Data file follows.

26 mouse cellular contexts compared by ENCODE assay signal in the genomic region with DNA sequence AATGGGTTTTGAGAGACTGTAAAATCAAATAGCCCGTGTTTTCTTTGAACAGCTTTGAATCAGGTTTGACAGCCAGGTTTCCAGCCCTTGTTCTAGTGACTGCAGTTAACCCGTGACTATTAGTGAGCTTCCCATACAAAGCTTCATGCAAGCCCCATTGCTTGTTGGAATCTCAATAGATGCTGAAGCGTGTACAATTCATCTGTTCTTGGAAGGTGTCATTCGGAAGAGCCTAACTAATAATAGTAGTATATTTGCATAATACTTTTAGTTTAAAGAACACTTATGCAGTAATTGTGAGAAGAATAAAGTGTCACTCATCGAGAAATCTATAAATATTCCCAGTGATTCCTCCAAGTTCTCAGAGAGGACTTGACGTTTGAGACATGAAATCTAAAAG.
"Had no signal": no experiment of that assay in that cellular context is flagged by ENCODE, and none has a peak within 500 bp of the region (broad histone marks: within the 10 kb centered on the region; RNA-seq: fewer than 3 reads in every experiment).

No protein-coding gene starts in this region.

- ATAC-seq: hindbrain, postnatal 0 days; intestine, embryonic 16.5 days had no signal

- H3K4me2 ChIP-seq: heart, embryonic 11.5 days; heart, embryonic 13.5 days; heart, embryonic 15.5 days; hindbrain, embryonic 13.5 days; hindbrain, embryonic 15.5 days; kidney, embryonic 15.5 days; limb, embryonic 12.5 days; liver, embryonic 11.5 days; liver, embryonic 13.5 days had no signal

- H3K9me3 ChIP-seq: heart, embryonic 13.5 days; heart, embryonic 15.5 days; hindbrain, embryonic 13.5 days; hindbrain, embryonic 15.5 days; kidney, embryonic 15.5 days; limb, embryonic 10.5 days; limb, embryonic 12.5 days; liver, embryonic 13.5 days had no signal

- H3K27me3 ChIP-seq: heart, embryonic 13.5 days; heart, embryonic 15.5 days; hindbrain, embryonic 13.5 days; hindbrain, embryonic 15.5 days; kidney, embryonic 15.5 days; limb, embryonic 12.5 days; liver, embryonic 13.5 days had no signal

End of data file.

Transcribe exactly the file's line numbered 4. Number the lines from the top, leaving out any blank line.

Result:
- ATAC-seq: hindbrain, postnatal 0 days; intestine, embryonic 16.5 days had no signal